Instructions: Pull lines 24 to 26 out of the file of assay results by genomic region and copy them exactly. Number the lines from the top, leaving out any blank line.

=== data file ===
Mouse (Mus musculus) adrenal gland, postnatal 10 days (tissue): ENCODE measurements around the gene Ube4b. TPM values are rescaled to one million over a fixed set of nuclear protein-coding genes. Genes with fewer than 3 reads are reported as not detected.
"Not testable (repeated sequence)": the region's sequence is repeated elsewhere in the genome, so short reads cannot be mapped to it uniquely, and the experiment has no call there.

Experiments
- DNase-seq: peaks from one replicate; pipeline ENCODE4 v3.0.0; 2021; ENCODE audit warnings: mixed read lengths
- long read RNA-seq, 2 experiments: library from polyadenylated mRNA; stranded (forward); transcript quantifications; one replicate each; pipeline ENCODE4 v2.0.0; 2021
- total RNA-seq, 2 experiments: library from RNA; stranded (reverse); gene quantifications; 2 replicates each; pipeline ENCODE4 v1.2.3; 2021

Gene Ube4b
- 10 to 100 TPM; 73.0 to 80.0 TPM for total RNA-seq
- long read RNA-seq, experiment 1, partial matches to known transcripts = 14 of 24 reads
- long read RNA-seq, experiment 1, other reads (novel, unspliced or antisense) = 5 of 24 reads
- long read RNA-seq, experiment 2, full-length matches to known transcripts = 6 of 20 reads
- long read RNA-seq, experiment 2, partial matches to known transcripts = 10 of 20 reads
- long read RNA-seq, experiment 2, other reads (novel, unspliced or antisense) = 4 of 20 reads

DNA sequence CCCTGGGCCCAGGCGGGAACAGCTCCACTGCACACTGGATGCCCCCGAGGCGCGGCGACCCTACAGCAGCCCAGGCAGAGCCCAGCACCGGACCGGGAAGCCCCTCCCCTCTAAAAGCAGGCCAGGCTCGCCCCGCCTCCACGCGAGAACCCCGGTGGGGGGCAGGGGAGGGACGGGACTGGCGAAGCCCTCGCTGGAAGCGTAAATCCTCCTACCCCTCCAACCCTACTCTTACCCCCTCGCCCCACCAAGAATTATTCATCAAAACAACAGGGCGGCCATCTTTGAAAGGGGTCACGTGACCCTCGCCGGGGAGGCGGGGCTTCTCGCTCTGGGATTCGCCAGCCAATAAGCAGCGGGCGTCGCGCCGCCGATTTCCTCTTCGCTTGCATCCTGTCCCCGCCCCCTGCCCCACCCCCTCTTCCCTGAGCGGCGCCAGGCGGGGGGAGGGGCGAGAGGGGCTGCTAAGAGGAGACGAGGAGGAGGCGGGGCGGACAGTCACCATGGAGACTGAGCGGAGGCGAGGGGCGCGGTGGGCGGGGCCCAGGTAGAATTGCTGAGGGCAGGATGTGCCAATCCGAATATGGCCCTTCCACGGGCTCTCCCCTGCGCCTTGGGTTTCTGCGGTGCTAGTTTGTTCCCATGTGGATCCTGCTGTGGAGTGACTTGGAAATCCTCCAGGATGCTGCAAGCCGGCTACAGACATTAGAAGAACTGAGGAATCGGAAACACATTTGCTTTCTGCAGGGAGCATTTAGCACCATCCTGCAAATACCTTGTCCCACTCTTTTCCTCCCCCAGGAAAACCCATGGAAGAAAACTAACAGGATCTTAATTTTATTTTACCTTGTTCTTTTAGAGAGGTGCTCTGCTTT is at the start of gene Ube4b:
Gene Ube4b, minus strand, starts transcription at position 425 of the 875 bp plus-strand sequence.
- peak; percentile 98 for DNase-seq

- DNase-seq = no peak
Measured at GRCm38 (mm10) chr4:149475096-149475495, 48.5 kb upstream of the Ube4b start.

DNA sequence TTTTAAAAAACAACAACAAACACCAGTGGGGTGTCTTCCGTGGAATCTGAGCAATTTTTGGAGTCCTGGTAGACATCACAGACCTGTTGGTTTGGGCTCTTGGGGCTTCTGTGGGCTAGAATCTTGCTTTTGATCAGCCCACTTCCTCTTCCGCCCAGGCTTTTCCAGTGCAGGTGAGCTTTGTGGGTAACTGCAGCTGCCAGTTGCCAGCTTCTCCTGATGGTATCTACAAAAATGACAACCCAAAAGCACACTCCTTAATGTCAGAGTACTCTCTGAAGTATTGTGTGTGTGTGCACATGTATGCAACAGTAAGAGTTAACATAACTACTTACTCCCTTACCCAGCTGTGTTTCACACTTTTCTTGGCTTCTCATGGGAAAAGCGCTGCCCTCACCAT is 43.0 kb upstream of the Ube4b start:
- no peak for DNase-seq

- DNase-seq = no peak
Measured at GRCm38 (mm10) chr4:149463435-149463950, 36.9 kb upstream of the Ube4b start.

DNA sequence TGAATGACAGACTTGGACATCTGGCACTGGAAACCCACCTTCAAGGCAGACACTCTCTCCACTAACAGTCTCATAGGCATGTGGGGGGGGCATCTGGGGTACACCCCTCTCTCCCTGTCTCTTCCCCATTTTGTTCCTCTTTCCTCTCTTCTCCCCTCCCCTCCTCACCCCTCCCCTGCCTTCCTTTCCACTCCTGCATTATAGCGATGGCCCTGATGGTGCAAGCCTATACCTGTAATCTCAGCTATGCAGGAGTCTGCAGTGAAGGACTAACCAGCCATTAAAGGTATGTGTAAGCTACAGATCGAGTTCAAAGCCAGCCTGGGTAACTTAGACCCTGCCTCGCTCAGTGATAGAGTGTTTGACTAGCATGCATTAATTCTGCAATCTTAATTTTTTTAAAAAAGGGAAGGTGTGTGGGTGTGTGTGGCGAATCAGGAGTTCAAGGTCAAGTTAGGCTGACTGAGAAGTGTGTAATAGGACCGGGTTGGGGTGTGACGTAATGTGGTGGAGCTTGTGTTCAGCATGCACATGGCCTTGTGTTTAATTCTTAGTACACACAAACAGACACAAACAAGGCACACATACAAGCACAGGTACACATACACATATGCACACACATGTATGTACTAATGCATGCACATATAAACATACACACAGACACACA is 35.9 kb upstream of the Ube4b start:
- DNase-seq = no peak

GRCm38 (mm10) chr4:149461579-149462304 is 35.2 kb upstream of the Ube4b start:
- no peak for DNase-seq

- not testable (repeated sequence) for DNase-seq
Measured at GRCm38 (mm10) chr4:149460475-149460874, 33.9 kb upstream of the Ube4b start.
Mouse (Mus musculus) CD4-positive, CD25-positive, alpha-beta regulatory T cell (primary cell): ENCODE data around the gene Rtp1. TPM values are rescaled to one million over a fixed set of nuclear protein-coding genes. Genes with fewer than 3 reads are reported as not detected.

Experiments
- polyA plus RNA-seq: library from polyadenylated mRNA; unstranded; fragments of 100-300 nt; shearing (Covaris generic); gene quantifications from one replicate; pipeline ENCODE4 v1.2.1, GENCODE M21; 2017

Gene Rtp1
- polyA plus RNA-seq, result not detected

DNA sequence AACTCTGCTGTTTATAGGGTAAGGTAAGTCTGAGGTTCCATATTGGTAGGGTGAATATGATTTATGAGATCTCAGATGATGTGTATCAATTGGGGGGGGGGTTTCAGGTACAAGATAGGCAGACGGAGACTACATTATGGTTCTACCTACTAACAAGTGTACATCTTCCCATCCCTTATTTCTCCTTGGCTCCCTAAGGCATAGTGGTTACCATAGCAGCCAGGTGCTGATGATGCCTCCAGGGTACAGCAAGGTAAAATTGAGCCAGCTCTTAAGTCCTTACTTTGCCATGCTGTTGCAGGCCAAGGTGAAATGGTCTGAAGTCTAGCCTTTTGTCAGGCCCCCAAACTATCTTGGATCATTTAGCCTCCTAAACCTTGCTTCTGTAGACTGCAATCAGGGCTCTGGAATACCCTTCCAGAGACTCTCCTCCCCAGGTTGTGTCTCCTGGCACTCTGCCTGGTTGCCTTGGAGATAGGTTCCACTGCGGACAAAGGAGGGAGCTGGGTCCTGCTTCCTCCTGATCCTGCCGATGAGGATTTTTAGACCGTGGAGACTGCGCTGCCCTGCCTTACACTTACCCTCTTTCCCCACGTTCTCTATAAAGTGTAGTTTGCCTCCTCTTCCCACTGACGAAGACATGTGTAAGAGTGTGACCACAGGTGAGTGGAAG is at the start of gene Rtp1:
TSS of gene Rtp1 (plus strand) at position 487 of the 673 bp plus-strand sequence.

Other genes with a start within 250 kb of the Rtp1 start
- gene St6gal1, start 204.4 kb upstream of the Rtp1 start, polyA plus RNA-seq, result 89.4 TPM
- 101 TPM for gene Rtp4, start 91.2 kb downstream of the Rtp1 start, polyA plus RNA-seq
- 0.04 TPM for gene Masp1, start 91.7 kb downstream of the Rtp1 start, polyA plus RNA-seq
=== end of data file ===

- DNase-seq = no peak

GRCm38 (mm10) chr4:149461579-149462304 is 35.2 kb upstream of the Ube4b start:
- no peak for DNase-seq